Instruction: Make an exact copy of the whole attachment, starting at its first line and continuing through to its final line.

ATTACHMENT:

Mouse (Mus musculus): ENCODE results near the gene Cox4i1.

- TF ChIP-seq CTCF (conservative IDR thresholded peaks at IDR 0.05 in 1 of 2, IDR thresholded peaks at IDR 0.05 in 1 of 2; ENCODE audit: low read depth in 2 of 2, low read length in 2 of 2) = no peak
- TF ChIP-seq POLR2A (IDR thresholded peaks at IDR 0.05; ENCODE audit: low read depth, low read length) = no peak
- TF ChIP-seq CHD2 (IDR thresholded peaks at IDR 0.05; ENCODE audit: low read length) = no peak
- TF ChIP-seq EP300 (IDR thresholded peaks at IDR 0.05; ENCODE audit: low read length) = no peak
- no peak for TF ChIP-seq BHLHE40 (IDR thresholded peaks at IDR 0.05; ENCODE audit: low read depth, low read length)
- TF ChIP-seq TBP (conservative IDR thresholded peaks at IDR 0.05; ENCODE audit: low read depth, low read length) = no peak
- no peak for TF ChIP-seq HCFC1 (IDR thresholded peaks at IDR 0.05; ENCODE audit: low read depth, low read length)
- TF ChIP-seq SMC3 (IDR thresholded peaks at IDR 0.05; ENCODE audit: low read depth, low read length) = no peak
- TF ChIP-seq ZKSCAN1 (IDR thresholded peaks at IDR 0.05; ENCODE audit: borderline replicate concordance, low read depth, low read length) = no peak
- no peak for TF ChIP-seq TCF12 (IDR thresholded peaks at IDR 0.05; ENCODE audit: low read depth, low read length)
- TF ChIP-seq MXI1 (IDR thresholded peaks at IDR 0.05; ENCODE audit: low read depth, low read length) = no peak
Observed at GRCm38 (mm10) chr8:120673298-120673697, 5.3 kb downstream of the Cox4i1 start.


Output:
Mouse (Mus musculus): ENCODE results near the gene Cox4i1.

- TF ChIP-seq CTCF (conservative IDR thresholded peaks at IDR 0.05 in 1 of 2, IDR thresholded peaks at IDR 0.05 in 1 of 2; ENCODE audit: low read depth in 2 of 2, low read length in 2 of 2) = no peak
- TF ChIP-seq POLR2A (IDR thresholded peaks at IDR 0.05; ENCODE audit: low read depth, low read length) = no peak
- TF ChIP-seq CHD2 (IDR thresholded peaks at IDR 0.05; ENCODE audit: low read length) = no peak
- TF ChIP-seq EP300 (IDR thresholded peaks at IDR 0.05; ENCODE audit: low read length) = no peak
- no peak for TF ChIP-seq BHLHE40 (IDR thresholded peaks at IDR 0.05; ENCODE audit: low read depth, low read length)
- TF ChIP-seq TBP (conservative IDR thresholded peaks at IDR 0.05; ENCODE audit: low read depth, low read length) = no peak
- no peak for TF ChIP-seq HCFC1 (IDR thresholded peaks at IDR 0.05; ENCODE audit: low read depth, low read length)
- TF ChIP-seq SMC3 (IDR thresholded peaks at IDR 0.05; ENCODE audit: low read depth, low read length) = no peak
- TF ChIP-seq ZKSCAN1 (IDR thresholded peaks at IDR 0.05; ENCODE audit: borderline replicate concordance, low read depth, low read length) = no peak
- no peak for TF ChIP-seq TCF12 (IDR thresholded peaks at IDR 0.05; ENCODE audit: low read depth, low read length)
- TF ChIP-seq MXI1 (IDR thresholded peaks at IDR 0.05; ENCODE audit: low read depth, low read length) = no peak
Observed at GRCm38 (mm10) chr8:120673298-120673697, 5.3 kb downstream of the Cox4i1 start.